Differences were assessed using Student t tests and 1-way analysis of variance (ANOVA). Statistical analyses were performed using software (JMP 10; SAS Institute Inc.). Results were expressed as mean ± standard deviation (SD). P < 0.05 was inferred as significant.

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3 Results

Eight males and 8 females were included. Their ages were 75.0 ± 11.7 years. rTM was administered in 11 patients at the time of ADAMTS13 activity measurements. The rTM dose was 12,800 U/d in all patients because nephropathy, as described below, was observed. No other anticoagulant was used until day 7, at which time analyses were performed.

The basic characteristics of our subjects are shown in Table 2. No laterality was noted in age or the sex ratio between the rTM and non-rTM treatment groups. Since the subjects were patients admitted to the Critical Care Center ICU, the APACHE2 and SOFA scores indicated very high severity. Severity was slightly higher in the rTM treatment group, whereas no significant difference was noted in the baseline platelet count. A frequent underlying disease was infection, and some patients had autoimmune disease and malignant tumors; however, there was no transplantation-related patient.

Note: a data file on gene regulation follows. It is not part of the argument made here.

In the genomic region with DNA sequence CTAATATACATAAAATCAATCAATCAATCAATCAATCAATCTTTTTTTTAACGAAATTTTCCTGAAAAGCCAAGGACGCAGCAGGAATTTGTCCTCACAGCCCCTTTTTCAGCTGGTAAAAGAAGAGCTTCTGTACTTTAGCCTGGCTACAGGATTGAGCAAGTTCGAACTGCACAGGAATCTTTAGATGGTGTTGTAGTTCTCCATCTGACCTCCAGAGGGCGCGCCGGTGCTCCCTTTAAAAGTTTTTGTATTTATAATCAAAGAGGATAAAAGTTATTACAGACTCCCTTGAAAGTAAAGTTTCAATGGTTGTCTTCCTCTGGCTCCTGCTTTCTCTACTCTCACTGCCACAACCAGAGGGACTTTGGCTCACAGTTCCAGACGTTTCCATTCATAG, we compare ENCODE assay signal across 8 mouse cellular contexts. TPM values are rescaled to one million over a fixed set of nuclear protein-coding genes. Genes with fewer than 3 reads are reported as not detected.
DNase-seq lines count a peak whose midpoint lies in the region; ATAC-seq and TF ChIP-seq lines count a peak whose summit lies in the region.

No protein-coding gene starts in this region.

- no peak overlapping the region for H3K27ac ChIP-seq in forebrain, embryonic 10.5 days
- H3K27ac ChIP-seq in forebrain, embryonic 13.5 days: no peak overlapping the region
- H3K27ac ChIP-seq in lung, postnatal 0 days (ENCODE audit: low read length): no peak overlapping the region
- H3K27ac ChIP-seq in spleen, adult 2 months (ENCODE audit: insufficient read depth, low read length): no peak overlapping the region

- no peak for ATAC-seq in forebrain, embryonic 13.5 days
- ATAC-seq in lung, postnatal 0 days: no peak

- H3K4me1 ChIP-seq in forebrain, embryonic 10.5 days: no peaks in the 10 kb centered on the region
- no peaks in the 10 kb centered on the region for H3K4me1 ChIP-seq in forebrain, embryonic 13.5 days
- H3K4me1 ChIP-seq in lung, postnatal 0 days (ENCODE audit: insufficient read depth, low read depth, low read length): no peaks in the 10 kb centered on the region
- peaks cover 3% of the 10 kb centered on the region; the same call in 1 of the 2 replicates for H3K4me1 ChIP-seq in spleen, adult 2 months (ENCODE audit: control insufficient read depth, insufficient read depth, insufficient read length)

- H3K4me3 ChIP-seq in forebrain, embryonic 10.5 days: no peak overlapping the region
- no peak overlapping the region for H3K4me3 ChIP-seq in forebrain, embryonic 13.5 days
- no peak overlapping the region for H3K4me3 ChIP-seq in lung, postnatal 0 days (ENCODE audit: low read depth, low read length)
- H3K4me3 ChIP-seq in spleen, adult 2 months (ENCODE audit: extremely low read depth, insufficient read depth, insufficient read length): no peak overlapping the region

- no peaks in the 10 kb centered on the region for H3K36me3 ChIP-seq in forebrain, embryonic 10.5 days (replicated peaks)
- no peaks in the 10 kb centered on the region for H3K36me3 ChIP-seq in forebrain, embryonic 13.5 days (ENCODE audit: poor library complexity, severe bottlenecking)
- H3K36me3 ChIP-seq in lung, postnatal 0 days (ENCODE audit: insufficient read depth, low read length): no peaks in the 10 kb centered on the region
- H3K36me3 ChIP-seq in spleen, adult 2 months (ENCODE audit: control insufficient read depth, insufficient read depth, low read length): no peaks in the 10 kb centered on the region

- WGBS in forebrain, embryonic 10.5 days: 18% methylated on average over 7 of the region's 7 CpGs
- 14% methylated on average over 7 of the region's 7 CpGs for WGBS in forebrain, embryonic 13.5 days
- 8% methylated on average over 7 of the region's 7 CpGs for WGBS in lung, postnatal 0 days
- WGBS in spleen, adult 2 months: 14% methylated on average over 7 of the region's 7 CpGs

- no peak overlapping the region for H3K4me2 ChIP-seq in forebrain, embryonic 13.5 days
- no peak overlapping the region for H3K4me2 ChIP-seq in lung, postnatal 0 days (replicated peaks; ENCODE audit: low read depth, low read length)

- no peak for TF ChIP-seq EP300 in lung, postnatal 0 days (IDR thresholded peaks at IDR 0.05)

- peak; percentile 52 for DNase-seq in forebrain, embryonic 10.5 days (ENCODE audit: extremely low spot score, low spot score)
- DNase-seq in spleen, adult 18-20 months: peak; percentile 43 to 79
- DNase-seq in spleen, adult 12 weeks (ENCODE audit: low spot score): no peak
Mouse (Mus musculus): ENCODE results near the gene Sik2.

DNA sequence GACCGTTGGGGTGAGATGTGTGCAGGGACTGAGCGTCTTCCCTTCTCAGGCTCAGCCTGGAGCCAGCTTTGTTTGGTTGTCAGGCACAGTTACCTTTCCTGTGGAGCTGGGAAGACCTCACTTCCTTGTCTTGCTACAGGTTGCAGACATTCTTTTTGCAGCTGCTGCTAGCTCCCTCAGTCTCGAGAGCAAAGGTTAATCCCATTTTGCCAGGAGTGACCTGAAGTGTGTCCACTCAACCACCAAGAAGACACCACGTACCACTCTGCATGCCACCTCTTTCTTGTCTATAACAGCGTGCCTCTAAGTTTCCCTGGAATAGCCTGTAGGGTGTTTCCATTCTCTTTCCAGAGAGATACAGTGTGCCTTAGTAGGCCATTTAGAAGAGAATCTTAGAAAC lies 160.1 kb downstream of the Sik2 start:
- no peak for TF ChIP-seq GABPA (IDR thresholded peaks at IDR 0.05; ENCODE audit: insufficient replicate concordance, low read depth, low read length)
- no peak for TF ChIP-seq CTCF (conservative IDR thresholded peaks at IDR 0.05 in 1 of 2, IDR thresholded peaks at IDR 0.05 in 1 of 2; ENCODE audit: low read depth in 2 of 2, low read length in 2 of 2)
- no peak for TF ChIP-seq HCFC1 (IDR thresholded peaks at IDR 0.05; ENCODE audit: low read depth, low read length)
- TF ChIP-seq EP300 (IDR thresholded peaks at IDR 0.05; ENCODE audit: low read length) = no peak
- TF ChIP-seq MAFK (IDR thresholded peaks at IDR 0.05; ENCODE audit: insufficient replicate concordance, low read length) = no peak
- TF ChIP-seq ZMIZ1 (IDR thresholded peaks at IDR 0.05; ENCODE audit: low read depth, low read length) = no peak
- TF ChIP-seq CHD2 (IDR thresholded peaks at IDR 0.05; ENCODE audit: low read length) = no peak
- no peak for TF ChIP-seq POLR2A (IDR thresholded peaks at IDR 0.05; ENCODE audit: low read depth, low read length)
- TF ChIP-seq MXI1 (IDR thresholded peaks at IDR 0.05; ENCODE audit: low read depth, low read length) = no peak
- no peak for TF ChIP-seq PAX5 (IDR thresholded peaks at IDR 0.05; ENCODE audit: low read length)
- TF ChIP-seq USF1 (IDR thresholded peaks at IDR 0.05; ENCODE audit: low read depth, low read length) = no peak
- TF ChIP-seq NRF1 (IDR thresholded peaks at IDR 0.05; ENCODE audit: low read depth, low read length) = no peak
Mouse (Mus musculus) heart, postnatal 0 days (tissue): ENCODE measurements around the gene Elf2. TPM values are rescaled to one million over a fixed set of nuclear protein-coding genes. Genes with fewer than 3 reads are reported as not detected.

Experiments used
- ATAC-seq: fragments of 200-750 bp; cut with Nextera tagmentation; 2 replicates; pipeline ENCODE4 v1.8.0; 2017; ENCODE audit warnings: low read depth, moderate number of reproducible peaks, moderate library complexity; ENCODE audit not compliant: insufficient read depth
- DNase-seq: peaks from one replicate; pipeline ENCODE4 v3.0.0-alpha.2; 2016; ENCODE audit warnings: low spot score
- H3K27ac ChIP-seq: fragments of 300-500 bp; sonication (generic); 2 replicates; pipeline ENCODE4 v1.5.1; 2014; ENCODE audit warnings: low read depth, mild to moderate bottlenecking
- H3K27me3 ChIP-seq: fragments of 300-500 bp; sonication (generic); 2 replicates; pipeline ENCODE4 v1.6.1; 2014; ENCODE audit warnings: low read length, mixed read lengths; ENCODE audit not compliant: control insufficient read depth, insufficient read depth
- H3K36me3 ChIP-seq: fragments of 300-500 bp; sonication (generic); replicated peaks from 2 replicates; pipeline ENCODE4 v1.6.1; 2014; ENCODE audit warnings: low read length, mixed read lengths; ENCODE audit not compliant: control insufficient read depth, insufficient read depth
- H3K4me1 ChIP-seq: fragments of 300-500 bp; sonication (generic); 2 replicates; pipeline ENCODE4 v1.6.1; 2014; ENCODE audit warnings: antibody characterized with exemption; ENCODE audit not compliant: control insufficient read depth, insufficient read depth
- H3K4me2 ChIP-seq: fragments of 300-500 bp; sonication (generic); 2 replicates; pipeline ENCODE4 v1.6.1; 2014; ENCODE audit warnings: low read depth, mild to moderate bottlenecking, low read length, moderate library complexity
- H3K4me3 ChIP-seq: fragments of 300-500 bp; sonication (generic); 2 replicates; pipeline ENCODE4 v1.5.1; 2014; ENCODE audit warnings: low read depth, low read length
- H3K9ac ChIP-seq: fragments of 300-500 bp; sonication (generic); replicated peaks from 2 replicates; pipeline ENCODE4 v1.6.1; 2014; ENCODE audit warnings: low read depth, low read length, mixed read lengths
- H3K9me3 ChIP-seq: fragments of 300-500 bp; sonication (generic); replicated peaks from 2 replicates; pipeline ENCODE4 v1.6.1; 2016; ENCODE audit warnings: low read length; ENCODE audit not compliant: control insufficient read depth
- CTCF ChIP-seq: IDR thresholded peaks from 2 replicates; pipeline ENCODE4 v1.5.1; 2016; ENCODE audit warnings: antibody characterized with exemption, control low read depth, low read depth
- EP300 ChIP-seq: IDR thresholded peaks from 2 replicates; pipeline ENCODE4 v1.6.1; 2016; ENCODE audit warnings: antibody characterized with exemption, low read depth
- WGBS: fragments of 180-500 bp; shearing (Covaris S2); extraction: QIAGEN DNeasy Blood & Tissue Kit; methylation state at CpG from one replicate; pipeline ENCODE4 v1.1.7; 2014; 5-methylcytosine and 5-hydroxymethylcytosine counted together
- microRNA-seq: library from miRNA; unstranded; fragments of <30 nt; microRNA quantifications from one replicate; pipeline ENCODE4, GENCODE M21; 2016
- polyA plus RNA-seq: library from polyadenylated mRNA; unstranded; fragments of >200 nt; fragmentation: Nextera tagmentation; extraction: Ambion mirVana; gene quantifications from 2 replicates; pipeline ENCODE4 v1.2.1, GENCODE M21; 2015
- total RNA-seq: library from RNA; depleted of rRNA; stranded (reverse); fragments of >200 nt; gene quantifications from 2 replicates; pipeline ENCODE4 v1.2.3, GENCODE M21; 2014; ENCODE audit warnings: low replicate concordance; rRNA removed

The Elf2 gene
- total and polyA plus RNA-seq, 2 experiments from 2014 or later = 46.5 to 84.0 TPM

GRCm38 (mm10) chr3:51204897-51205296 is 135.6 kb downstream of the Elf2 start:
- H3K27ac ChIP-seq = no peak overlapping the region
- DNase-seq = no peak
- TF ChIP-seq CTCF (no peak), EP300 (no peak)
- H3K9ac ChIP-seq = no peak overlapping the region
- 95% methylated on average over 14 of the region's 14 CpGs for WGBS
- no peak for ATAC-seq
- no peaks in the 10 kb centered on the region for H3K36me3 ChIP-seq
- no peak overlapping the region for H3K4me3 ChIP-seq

Table 2

Table 2

The ADAMTS13 activity levels were 39.5 ± 9.9% and 34.6 ± 9.4%, respectively, in the rTM and non-rTM treatment groups, and platelet counts were 3.3 ± 2.5 and 3.5 ± 3.7 × 103/μL, respectively; hemolytic anemia accompanied by fragmented red blood cells was observed in both groups. The ADAMTS13 inhibitor was negative in all patients, and no marked decrease in ADAMTS13 activity levels to lower than the detection sensitivity was noted in any patient. All patients met the Japanese diagnostic criteria of acute-phase DIC. Plasma exchange was only performed on 1 patient in each group.